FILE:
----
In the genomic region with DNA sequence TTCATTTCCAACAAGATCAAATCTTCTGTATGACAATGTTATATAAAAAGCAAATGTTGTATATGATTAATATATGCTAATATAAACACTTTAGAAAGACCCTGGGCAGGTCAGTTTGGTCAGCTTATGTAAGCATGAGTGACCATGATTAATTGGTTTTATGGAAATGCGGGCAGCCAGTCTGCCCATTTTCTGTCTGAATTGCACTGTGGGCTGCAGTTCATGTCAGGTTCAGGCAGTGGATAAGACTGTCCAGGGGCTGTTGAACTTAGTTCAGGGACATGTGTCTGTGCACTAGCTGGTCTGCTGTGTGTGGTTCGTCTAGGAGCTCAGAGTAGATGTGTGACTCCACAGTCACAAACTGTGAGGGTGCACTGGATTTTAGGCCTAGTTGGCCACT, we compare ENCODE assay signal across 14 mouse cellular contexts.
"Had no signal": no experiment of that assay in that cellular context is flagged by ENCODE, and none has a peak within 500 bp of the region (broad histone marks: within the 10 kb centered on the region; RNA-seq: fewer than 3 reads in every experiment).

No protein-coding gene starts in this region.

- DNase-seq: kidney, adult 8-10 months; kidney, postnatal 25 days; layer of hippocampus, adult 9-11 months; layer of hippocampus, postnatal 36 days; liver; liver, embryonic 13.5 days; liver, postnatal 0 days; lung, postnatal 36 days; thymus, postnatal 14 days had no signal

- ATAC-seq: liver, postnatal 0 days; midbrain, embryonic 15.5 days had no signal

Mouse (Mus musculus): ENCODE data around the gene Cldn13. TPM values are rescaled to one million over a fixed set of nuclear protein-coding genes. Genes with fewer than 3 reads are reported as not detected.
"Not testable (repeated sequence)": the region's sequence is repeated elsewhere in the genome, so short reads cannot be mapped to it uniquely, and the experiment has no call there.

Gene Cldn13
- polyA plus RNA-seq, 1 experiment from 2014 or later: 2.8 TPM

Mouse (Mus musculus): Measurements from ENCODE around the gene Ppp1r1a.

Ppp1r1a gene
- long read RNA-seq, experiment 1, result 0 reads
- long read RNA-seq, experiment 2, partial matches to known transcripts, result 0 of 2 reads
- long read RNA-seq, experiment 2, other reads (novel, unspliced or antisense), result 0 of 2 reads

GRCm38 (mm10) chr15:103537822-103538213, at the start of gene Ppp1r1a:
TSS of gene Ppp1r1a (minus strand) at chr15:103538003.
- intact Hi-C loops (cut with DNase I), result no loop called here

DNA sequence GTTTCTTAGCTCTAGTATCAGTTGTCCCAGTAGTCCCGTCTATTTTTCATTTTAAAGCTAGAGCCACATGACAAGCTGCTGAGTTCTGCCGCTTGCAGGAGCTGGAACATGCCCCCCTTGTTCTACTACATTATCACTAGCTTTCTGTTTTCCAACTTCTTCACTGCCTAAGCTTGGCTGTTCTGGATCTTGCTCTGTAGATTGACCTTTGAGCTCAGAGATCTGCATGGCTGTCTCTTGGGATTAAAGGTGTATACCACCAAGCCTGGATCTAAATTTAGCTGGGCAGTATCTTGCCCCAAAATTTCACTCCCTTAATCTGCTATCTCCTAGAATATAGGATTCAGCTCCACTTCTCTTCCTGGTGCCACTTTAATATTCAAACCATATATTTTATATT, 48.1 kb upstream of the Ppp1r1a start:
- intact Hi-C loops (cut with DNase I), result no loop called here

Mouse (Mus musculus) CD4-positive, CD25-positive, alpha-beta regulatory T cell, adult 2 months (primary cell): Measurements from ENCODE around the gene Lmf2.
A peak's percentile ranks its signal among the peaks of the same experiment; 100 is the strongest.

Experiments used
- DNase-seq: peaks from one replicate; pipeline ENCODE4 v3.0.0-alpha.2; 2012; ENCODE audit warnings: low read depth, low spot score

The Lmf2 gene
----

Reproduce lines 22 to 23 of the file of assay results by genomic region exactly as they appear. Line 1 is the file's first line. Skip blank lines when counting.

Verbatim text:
Experiments used
- DNase-seq: peaks from one replicate; pipeline ENCODE4 v3.0.0-alpha.2; 2012; ENCODE audit warnings: low read depth, low spot score